3

A claim has turned up on the Linguistics SE that двумястами and other such forms have two stressed syllables. I disagree; -мя- seems pre-emphatic to me here, and Wiktionary is with me on this.

However, one thing the two-stresses theory may have going for it is that there are no other (standard) examples of pre-emphatic /a/ failing to reduce to [ɪ] after a soft consonant.

And I can think of a test, but I'm not sure its result for me would be the same for most people.

Here's the test. With words that have a true secondary stress, the following cadence is possible at the end of a sentence:

...вагòноремóнтный завóд.
   ___
      \_____
            \_________
                      \_          

Now I can only imagine saying something like двумястами годами with two pitch drops:

...двумястами годами.
   _______
          \______
                 \__

Yet I'm not entirely positive that no-one ever would say it with three drops:

...двумястами годами.
   ____
       \__
          \______
                 \__

— which would indicate that for this speaker, there is a secondary stress on -мя-.

Does this occur? Are there any more arguments for either side?

  • Secondary stress if present obeys the same rules as the primary stress. A person who stresses both я and а in двумястами would stress both е and и in двести. This is quite common for Russians living in Czech (along with a fleeting vowel in names like Чапка and Гашка in oblique cases) but I doubt many Russians do that in their natural habitat. – Quassnoi Jul 28 '15 at 2:01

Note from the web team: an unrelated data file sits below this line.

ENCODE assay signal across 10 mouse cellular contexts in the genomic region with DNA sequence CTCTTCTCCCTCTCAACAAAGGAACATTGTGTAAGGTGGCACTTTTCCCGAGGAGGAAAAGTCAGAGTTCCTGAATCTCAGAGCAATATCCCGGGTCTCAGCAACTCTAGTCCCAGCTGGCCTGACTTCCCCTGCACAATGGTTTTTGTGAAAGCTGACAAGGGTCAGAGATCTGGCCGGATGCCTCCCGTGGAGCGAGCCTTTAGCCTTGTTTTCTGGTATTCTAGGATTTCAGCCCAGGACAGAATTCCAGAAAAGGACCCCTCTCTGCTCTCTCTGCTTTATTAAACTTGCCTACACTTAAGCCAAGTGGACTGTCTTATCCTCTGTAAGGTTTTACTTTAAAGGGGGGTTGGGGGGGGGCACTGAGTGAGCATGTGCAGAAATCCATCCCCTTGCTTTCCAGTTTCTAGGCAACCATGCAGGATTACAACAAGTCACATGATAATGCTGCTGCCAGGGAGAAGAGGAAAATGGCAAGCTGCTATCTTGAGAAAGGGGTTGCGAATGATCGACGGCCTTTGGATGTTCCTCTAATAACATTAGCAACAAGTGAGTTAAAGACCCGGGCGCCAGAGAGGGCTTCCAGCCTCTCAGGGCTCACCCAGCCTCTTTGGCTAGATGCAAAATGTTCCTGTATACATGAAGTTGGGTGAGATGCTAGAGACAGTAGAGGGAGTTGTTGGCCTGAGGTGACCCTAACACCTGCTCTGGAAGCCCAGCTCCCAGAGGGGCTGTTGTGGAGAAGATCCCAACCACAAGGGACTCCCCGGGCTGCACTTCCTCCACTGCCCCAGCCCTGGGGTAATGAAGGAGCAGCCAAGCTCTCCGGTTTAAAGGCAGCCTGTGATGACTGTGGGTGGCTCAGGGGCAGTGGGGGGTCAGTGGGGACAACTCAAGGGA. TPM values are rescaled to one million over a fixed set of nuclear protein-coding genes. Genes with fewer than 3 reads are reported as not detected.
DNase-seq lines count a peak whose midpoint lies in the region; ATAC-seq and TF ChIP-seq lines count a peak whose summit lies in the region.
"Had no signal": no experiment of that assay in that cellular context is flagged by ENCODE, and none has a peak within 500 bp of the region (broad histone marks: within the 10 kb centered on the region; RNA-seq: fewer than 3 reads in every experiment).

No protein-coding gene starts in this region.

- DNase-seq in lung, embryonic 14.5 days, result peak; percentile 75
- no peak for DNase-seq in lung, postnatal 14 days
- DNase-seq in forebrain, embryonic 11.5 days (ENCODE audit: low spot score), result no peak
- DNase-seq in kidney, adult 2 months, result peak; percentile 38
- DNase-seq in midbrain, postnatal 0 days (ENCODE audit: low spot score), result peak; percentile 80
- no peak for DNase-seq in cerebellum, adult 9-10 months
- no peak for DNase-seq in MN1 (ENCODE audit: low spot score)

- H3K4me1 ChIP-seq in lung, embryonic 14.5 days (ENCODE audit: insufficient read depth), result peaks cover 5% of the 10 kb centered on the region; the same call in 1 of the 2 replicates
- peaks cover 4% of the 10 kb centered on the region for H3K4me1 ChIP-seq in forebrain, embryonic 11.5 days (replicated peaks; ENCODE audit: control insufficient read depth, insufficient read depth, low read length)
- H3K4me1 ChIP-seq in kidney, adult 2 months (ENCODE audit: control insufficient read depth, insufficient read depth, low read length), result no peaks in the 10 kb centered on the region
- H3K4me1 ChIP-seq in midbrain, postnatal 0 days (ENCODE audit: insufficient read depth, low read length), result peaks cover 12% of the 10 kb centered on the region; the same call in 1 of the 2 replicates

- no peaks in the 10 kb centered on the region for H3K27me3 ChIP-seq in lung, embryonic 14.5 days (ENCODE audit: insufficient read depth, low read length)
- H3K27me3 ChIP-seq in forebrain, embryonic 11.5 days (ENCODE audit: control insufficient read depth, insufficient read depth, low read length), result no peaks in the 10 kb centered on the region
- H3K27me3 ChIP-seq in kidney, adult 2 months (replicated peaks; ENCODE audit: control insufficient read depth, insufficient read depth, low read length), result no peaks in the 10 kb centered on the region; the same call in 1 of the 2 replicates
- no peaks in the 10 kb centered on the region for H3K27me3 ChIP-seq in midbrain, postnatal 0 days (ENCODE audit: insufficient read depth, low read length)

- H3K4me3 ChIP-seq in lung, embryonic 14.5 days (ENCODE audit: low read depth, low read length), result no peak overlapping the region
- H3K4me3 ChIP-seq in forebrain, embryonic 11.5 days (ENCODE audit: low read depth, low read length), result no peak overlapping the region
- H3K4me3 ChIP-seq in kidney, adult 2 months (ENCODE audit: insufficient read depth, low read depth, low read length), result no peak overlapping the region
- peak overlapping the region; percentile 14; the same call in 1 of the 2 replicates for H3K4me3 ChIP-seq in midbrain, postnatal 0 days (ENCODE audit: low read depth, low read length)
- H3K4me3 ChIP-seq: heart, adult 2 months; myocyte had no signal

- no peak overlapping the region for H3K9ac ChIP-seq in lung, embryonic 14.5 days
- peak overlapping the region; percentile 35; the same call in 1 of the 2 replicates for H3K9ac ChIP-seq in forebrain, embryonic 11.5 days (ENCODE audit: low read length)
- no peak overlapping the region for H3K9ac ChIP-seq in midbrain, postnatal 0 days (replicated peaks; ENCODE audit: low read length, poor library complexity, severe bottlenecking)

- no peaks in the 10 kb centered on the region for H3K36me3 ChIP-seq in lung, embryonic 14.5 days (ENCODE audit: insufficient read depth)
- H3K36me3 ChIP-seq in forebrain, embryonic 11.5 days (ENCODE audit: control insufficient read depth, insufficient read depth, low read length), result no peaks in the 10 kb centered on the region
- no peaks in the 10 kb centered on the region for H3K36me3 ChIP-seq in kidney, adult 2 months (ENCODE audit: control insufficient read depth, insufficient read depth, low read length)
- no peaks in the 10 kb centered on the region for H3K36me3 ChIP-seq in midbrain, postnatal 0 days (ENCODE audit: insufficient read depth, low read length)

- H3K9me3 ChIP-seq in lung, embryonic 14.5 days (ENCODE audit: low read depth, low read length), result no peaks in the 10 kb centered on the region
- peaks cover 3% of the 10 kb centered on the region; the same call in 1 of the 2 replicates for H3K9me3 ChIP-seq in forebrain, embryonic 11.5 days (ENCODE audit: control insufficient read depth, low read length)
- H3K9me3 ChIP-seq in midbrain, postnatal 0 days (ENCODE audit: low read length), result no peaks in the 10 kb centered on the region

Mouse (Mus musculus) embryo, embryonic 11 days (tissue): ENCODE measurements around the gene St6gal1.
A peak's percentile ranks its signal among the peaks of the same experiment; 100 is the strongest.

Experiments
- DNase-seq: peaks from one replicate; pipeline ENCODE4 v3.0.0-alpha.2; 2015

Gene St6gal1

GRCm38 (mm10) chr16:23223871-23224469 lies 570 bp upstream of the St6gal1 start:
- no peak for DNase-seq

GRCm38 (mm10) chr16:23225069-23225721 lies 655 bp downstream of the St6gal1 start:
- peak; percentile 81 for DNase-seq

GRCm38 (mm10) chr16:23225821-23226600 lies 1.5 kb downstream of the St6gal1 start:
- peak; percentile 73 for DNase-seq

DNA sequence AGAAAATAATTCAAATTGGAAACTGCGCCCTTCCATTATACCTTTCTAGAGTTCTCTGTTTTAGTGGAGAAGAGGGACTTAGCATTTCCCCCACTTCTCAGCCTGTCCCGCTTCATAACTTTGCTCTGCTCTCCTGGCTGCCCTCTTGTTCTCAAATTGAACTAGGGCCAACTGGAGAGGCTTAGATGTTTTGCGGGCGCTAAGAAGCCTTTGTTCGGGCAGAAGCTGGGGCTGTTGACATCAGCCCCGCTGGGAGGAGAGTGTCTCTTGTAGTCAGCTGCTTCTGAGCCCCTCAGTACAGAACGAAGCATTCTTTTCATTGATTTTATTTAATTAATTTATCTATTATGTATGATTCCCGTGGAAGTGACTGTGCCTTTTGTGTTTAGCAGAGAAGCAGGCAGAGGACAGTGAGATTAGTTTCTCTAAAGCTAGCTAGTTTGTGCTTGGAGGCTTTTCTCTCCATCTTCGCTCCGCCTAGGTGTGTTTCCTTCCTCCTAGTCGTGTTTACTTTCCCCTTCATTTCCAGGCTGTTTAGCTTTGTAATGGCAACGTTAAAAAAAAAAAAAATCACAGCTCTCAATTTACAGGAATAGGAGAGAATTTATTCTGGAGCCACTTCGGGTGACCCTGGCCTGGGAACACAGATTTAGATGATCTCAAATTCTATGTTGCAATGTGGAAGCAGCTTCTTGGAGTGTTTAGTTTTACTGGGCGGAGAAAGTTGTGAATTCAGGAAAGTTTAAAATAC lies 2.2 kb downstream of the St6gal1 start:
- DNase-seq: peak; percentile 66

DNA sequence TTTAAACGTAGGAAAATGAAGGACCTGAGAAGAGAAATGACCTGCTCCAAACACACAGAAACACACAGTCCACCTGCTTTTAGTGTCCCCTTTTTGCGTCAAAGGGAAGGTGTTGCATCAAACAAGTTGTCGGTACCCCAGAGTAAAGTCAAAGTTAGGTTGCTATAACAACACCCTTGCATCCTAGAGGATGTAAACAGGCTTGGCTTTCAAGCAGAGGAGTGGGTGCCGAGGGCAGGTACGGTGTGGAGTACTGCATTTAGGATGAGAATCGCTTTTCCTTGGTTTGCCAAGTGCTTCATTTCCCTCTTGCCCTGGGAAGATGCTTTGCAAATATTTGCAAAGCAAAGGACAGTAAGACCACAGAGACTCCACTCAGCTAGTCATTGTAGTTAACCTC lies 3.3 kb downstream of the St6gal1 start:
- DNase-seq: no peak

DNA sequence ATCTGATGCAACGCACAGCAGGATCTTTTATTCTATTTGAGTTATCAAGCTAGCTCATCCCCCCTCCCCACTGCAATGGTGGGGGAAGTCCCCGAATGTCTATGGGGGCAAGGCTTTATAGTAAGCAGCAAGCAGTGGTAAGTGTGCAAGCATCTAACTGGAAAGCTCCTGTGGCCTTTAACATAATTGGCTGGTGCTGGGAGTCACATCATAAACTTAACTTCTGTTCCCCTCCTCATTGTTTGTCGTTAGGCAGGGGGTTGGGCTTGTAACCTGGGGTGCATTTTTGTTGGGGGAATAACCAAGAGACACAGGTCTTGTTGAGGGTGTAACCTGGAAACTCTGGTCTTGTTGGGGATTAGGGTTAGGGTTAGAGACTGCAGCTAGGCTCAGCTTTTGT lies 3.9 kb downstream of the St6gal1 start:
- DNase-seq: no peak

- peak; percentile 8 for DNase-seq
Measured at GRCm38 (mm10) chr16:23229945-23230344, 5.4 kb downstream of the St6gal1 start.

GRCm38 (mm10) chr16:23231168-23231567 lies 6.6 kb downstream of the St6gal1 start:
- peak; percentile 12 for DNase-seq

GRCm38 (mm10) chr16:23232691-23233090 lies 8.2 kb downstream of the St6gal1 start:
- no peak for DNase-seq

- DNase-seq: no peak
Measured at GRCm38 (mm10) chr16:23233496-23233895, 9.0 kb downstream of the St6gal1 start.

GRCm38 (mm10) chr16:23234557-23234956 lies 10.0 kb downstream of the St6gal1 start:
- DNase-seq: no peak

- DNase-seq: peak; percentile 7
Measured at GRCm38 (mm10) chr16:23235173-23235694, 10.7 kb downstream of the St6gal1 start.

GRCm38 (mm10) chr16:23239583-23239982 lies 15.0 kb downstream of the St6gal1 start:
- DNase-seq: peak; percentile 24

• @Quassnoi I don't remember hearing double-stressed двести from Czech-based Russians in my time (1994–2008); second-generation maybe? – Nikolay Ershov Jul 28 '15 at 2:42
  • I think you point it out correctly about reducing я to и. If there is a stress, -мя is pronounced clearly, otherwise you hear и. So I think it's enough to ask what vowel one pronounces. Personally, I don't hear this reduction and conclude that I make two stresses in this word, like if it were two separate ones. – user1514 Jul 28 '15 at 10:06
  • @NikolayErshov: maybe, my two anecdotes are far from being data. – Quassnoi Jul 28 '15 at 11:56
  • 1
    @Quassnoi Not sure many people would really read it like that. Which of these examples sound more natural? soundcloud.com/halfgild-wynac/dvumyastami/s-8CayG – Shady_arc Jul 28 '15 at 20:25
1

The claim of the word being a one-stress-syllable word can be proven/disproved through a process of elimination.

In four examples below we will use the leading word, which is familiar to the native speakers.

We have to pronounce two polysyllabic words exactly in one style making emphatic stress on the accented syllable. Those on the left have one only.

One of them sounds pretty understandable.

бр́омистыми   -->   дв́умястами

пухн́ястыми   -->   двум́ястами

мест́ами      -->   двумяст́ами        #

переназов́и   -->   двумястам́и

In the case (#) дву starts to be audible as a non-recognized prefix. The дву tend to reduce to a something as ду, and мя to ми, in rapid speech contracting upto дма. If we try make it sound more clear and sharp in consonants, we have got clearly two stresses, without going мя -> ми.

Tonally, the most closest pronunciation for двумястами will be двумя перстами.

| improve this answer | |
  • Non-reduction on its own is not necessarily conclusive evidence of stress. Think of the formal pronunciation of поэт with a full [о]. – Nikolay Ershov Jul 28 '15 at 17:38

Your Answer

By clicking “Post Your Answer”, you agree to our terms of service, privacy policy and cookie policy

Not the answer you're looking for? Browse other questions tagged or ask your own question.